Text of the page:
Here, it is the music aims to respond to the stories of Jack London whose real force is, according to Vincent Courtois, “to reach into our lives with his own, to become the friend, this brother, comrade in whose company each day brings a new story”.

From Jack London, Courtois drew a certain rhythm, a pace, even an urgency. He was more interested in the underworld reporter, the political writer (Goliah, The Dream of Debs on the utopia of a general strike) the man of a thousand lives who knew vagrancy (The Road) and prison-life (The Star Rover) as much as celebrity, than the author of Call of the Wild.

The richness of the Martin Eden masterpiece is evoked on two mirrored tracks – the first one inspired by the chaotic and clumsy beginnings of the book’s main character and which will recall the Mediums album’s repertoire and the second one based on the last chapter of the book, synonymous with elevation and liberation. The two versions of To Build A Fire are also subject to two compositions that illustrate a certain duality in the perception of London’s writings.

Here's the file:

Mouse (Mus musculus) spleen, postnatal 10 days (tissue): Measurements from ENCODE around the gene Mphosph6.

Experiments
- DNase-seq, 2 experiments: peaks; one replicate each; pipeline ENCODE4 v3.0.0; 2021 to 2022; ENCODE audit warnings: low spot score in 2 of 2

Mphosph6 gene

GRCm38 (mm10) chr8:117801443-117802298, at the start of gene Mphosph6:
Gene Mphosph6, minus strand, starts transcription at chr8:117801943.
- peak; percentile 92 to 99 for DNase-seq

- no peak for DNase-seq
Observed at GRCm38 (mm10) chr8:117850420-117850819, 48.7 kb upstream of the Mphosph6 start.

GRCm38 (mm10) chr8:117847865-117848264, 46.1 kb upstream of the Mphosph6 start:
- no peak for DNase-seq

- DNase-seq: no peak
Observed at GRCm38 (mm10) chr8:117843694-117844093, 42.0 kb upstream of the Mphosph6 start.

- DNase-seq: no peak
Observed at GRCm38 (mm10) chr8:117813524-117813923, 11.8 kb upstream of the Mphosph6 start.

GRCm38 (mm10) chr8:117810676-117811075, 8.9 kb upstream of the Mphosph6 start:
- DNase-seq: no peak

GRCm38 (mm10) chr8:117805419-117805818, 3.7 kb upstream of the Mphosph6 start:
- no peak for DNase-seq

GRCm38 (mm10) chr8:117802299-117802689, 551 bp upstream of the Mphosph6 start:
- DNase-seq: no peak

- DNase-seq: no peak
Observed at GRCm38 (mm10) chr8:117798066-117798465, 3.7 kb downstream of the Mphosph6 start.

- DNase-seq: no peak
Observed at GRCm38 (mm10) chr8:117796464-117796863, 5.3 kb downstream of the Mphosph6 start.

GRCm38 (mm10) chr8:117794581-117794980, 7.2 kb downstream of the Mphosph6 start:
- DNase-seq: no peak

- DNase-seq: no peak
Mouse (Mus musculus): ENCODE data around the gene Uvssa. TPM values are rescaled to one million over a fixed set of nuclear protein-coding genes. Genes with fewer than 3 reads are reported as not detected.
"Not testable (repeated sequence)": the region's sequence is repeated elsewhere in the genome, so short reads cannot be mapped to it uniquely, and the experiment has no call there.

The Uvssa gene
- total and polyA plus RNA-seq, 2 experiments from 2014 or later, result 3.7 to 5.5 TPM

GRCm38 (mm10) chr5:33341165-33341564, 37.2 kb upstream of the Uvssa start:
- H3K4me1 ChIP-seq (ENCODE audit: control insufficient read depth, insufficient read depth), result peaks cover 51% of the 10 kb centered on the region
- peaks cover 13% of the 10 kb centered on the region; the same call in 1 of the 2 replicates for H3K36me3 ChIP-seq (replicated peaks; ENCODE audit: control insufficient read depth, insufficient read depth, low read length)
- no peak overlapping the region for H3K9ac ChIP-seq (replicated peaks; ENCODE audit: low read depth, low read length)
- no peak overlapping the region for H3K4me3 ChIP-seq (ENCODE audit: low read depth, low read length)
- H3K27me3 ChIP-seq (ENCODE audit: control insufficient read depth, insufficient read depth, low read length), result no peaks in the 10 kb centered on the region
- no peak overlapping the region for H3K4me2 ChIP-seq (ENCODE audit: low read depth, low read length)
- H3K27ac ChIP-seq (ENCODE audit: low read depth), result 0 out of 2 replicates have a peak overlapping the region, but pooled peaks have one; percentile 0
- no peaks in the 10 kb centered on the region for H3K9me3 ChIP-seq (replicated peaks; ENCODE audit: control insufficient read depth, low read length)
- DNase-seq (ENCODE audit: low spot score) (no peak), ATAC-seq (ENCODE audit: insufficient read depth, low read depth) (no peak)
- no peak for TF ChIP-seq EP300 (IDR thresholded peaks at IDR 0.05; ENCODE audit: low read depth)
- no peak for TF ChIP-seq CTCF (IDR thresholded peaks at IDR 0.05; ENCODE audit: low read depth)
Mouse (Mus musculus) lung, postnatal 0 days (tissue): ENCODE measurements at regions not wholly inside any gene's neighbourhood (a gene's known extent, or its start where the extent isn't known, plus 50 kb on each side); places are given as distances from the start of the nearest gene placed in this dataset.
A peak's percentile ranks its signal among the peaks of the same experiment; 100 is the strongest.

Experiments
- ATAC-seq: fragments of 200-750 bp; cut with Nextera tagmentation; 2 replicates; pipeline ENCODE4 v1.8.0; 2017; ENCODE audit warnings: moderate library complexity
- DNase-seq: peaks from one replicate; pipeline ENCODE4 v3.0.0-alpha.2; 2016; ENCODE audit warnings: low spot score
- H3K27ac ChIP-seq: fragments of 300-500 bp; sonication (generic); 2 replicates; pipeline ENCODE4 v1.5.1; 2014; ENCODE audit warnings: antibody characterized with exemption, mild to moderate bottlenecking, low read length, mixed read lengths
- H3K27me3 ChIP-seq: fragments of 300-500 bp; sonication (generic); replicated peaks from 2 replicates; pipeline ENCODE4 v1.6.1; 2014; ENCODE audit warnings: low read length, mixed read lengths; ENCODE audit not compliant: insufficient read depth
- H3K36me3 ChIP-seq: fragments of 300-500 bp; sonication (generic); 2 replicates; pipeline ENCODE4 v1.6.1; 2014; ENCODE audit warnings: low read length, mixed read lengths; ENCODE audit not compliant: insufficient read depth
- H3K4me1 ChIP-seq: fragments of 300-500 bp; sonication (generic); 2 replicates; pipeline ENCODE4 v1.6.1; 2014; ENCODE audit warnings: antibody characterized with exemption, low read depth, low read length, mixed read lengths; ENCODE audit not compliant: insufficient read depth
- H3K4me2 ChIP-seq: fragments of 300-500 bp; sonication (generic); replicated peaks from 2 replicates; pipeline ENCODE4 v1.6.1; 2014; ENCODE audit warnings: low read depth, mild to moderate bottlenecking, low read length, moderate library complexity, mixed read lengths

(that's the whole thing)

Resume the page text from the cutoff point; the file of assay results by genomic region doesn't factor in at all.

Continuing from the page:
“It seems to me that for Jack London, the context is sometimes more important than the story”, says Courtois, who guided his true-false chamber music trio far from its comfort zone, accompanying the Jack London gold-searchers in Alaska (Trust) or in the Canadian tundra (Love of Life) and seal-hunters in the North Pacific (The Seawolf).

Accustomed to long-term collaborations and unpredictable, multi-faceted proposals (for The Demons of Tosca, he imagined a variable-sized group proposing concerts in prisons and schools), Vincent Courtois formed “Oakland” in parallel of the “Love of Life” repertoire, where the trio interacts with singer-songwriter John Greaves and the comedian Pierre Baux.around on texts drawn from Jack London’s Martin Eden.

Vincent Courtois studied classical cello at the Conservatory of Aubervilliers, first with Erwan Fauré, and then with Roland Pidoux and Frédéric Lodéon. He also played with Didier Levallet and Dominique Pifarély, and since 1988 in bandslead by Christian Escoudé and Didier Levallet (“Swing String System”) in Paris. In addition he started his own quartet in 1990, releasing his debut solo album Cello News the same year.